By Sharon Jones Parent Representative, La Jolla Cluster Association
By Sharon Jones
Parent Representative, La Jolla Cluster Association
The Oct. 4 screening of the documentary “The Race to Nowhere: The Dark Side of America's Achievement Culture” started an important conversation about a controversial topic: homework.
After viewing the film, many parents are asking questions. How much homework is appropriate? Should weekends be sacred? If you have to hire a tutor (or a therapist) to handle homework pressure, is your child getting too much? If he/she is, what do you do?
The La Jolla Cluster Association (LJCA), which brought the film to La Jolla, has set up a blog for post-film discussion a
- LJCA is a nonprofit group that represents the five public schools in La Jolla.
The film, which was shown at La Jolla High School to a sold-out crowd, makes a strong case against current homework practices in competitive communities such as ours.
Much of the film’s academic argument against homework comes from the book “The Case Against Homework: How Homework is Hurting Children and What Parents Can Do About It,” by Sara Bennett and Nancy Kalish.
In their book, Bennett and Kalish cite research by Duke University professor Harris Cooper. His review of 180 studies of homework and its effects apparently revealed very little correlation between the amount of homework and achievement in elementary school, and only a moderate correlation in middle school. Even in high school too much homework “may diminish its effectiveness or even become counterproductive,” he wrote in a 2006 review of the research.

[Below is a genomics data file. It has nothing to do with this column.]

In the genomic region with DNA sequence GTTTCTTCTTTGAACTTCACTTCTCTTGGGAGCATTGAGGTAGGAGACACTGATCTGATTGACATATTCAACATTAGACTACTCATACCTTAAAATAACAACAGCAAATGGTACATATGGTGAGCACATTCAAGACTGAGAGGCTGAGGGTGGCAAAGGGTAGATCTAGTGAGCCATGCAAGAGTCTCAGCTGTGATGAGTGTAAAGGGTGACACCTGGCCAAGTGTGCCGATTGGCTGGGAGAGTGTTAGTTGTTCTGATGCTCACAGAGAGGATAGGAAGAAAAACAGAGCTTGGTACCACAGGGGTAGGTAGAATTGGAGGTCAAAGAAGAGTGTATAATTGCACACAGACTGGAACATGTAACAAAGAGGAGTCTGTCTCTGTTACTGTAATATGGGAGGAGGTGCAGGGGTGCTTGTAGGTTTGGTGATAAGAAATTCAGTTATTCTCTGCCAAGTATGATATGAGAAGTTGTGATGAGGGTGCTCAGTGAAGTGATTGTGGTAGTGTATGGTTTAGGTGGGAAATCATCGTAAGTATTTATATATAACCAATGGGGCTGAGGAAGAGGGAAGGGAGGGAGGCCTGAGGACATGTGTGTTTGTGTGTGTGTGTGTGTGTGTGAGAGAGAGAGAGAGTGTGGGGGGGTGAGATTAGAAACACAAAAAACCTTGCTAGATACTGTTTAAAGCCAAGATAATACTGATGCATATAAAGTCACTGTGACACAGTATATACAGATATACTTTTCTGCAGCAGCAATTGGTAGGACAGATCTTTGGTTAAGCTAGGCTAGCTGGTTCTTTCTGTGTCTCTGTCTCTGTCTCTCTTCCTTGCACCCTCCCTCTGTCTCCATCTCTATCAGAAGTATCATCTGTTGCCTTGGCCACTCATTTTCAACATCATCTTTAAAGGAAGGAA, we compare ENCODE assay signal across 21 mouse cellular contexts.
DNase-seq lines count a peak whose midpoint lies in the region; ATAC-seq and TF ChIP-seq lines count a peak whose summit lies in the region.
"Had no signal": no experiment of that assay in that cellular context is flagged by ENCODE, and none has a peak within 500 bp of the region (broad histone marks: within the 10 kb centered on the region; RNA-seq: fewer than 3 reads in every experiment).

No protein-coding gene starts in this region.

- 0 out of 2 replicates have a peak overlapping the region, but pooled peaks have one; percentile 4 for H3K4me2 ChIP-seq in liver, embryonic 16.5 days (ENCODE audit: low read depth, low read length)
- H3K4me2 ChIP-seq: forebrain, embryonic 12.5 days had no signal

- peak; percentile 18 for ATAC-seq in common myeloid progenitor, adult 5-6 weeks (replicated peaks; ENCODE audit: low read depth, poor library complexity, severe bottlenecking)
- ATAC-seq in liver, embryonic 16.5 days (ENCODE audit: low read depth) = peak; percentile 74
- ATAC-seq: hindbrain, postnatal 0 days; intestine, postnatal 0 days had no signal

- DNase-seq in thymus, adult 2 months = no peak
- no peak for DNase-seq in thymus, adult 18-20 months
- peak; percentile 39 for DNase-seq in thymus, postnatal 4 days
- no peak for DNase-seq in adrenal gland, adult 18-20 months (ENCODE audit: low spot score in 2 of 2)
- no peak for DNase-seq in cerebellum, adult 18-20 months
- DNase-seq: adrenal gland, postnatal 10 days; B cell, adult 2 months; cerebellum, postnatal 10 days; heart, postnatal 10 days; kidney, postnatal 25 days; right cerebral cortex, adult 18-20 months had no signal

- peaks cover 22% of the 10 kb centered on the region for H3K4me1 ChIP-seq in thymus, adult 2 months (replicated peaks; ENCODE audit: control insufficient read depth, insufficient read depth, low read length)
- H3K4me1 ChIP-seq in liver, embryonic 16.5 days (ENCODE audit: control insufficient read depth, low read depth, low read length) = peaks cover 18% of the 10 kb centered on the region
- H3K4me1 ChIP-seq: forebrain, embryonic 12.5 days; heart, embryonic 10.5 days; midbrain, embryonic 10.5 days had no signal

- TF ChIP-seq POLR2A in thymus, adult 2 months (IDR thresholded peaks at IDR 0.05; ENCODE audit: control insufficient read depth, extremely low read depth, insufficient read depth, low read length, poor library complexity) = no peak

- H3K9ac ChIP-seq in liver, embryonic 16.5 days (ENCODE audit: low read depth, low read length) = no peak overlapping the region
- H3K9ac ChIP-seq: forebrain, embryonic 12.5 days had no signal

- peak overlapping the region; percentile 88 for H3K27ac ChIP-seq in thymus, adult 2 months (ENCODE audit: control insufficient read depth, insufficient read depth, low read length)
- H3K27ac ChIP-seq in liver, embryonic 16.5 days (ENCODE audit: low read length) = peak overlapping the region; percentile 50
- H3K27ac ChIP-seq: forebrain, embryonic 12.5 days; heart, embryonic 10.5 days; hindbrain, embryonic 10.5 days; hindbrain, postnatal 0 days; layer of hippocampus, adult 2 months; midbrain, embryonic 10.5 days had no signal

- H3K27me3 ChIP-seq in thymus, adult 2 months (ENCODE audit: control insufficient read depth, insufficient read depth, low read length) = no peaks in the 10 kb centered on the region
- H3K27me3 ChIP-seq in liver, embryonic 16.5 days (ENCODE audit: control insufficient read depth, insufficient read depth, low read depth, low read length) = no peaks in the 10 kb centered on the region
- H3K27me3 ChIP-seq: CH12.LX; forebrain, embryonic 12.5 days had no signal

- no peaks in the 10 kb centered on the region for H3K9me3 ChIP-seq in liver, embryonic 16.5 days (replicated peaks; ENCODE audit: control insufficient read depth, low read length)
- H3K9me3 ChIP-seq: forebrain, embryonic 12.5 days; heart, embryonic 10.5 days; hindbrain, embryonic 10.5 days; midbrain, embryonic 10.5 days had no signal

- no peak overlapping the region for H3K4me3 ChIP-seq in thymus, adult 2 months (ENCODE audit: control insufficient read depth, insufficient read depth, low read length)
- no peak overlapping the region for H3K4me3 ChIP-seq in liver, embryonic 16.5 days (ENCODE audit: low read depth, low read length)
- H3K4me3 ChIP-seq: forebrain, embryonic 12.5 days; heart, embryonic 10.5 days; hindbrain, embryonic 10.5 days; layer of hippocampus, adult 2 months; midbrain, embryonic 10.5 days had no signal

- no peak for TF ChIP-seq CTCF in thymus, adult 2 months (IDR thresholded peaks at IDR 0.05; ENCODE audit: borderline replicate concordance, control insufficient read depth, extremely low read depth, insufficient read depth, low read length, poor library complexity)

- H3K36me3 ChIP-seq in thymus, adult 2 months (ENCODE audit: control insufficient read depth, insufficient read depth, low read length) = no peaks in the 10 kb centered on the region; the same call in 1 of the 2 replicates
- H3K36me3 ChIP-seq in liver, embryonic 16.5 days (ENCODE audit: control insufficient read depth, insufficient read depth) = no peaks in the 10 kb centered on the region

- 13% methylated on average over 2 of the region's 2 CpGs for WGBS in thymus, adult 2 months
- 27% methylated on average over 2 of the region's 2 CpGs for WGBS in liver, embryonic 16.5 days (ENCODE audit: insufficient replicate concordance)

Bennett and Kalish also look at international data as reported in “National Differences, Global Similarities: World Culture and the Future of Schooling,” a book by David P. Baker and Gerald K. LeTendre. Apparently students in countries that achieve the highest scores on standardized tests (Japan, Denmark and the Czech Republic) have teachers who assign the least amount of homework, while the students in countries that get the lowest scores (Greece, Thailand, Iran) have teachers who assign the most amount of homework. U.S. students do as much homework as their peers in other countries but score around the international average.
The La Jolla Cluster Association will continue to discuss topics raised by this film. Join us online and share your thoughts, so that we as a community can determine the future.